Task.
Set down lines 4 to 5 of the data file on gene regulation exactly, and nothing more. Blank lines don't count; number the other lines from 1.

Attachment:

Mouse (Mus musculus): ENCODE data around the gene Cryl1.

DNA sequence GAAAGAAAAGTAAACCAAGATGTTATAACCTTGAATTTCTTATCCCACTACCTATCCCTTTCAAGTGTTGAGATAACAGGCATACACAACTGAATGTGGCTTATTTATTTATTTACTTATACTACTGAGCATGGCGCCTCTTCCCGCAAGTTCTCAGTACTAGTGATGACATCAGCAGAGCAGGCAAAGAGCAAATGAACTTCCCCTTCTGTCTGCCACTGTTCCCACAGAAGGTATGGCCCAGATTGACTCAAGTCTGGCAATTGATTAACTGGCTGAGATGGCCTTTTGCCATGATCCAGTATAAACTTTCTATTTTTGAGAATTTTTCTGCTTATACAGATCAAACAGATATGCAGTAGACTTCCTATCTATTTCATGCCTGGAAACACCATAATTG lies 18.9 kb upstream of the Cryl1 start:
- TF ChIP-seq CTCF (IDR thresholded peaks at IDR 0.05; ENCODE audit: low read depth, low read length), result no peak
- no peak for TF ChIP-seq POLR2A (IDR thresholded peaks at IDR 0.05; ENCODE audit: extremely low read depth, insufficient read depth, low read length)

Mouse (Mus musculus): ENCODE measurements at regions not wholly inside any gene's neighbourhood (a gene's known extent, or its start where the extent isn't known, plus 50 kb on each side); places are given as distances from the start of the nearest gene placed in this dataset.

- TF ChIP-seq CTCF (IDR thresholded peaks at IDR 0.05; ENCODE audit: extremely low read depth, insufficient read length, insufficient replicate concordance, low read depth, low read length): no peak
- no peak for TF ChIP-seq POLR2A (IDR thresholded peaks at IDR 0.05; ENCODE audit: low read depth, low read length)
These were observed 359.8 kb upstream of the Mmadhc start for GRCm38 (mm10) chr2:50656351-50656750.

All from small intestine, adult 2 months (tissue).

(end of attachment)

- no peak for TF ChIP-seq POLR2A (IDR thresholded peaks at IDR 0.05; ENCODE audit: extremely low read depth, insufficient read depth, low read length)

Mouse (Mus musculus): ENCODE measurements at regions not wholly inside any gene's neighbourhood (a gene's known extent, or its start where the extent isn't known, plus 50 kb on each side); places are given as distances from the start of the nearest gene placed in this dataset.